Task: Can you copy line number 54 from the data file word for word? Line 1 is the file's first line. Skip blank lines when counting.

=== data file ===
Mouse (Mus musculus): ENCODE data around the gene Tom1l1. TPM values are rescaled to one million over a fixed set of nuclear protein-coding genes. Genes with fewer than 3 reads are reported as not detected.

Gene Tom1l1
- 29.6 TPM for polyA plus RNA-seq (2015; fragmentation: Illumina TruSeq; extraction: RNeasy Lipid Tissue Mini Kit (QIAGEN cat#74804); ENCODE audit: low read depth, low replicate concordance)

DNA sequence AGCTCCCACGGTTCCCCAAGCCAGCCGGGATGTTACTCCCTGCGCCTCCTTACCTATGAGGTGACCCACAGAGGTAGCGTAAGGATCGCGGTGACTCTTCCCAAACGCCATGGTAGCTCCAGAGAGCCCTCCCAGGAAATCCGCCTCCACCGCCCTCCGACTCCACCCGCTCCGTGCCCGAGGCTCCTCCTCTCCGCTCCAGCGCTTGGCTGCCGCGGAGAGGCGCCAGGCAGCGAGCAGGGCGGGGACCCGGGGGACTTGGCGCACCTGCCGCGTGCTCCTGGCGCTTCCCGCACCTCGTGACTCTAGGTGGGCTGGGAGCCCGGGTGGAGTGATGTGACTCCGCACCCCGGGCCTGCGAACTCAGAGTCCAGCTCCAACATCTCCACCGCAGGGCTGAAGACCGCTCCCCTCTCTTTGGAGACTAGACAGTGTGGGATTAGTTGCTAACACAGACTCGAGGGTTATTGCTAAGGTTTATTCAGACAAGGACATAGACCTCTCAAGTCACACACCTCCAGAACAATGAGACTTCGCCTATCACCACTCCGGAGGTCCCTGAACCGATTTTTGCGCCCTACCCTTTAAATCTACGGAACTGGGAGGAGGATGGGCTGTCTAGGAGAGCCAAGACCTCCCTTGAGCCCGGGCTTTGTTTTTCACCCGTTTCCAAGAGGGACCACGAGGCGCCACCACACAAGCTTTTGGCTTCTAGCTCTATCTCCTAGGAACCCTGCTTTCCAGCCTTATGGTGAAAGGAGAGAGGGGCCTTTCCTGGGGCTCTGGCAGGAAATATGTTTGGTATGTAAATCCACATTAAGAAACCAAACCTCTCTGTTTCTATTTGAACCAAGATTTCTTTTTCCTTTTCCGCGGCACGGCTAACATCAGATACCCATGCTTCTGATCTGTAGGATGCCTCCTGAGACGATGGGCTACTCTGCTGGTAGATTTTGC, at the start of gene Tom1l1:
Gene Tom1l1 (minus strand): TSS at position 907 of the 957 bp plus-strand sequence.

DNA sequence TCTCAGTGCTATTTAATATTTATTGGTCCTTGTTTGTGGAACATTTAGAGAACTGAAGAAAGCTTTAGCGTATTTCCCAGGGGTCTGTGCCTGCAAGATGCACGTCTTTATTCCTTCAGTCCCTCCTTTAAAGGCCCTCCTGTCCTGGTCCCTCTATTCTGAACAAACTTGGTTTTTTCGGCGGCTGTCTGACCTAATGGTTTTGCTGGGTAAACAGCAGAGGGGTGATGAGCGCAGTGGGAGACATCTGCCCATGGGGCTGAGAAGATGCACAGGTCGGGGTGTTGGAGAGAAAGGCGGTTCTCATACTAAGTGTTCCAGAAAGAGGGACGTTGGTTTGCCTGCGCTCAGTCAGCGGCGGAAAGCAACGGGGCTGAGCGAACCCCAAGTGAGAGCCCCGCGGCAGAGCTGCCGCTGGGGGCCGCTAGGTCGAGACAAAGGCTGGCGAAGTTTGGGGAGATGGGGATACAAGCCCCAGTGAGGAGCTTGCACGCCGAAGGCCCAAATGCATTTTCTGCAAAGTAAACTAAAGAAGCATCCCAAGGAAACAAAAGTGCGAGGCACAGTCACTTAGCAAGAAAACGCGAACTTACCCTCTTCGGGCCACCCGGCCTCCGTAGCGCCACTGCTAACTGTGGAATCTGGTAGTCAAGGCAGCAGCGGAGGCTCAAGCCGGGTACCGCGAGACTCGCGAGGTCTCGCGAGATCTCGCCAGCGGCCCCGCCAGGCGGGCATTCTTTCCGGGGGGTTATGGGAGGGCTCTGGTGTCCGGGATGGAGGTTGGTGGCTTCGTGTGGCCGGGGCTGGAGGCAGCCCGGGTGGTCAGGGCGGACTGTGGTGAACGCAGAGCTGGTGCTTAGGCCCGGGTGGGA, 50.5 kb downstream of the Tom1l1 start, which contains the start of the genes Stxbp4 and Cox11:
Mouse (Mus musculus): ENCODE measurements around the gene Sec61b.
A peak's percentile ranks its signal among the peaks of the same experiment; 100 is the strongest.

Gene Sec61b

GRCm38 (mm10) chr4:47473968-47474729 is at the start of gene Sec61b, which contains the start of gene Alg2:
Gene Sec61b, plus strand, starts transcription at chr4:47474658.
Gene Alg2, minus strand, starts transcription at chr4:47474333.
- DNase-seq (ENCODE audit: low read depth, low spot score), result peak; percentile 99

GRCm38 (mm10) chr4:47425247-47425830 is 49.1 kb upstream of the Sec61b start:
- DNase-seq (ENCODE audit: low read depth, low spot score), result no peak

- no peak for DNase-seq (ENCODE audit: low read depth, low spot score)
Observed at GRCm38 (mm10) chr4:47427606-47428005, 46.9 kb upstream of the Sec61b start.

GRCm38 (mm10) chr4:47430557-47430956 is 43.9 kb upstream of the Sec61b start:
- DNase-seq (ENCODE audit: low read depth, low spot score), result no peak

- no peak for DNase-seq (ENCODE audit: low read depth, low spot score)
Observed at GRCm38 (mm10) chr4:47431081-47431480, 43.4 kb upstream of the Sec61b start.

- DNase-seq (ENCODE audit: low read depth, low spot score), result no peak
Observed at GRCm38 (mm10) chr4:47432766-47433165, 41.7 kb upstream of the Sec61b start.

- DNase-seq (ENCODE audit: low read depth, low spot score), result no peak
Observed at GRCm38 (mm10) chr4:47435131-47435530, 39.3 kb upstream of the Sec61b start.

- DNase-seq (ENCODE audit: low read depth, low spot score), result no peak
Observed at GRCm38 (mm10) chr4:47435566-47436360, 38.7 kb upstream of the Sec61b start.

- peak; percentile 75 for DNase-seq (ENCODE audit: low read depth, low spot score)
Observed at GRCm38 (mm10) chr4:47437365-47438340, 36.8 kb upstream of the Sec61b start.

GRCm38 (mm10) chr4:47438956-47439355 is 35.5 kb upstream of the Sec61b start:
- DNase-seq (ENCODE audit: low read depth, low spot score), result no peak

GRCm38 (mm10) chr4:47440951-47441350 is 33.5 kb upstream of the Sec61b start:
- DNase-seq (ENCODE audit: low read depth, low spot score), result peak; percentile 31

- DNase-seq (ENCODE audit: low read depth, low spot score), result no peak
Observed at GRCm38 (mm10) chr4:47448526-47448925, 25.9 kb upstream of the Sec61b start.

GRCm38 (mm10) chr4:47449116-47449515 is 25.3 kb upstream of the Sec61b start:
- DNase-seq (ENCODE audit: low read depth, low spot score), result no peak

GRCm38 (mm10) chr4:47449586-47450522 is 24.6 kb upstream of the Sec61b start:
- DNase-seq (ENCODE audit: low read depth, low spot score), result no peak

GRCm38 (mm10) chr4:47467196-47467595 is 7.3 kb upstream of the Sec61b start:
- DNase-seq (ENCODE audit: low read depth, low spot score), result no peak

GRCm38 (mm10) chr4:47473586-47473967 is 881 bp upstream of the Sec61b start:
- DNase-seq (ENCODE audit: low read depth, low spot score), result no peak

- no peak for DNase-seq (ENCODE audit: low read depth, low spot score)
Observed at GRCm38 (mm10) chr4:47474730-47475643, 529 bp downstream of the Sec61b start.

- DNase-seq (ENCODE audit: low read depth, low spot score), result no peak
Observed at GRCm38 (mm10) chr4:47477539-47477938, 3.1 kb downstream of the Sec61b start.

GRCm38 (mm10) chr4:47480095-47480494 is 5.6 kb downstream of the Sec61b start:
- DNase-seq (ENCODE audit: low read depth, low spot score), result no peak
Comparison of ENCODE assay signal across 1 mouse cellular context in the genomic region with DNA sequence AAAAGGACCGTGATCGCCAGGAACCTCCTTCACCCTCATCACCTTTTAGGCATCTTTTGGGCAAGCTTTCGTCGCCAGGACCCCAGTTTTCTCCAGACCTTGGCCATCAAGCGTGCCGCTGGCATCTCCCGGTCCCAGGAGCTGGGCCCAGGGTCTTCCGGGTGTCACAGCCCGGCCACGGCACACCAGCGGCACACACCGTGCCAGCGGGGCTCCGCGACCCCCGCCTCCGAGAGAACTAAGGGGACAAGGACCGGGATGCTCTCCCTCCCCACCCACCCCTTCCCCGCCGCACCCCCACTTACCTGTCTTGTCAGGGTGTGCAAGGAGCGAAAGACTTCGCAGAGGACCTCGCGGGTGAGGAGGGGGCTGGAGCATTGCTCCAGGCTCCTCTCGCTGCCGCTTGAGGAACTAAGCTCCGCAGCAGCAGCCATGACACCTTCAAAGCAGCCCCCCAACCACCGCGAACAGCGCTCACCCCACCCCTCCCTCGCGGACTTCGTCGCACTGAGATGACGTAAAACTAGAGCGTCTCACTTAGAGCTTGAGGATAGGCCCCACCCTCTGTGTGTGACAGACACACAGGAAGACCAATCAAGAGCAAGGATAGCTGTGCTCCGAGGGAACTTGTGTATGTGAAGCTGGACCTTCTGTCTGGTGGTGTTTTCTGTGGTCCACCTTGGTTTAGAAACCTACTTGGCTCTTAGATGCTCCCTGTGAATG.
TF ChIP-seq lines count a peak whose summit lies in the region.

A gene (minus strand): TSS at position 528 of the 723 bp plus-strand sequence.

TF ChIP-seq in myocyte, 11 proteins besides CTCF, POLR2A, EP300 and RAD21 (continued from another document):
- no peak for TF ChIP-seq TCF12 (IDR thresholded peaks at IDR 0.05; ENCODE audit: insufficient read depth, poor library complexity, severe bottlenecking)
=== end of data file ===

- no peak for TF ChIP-seq TCF12 (IDR thresholded peaks at IDR 0.05; ENCODE audit: insufficient read depth, poor library complexity, severe bottlenecking)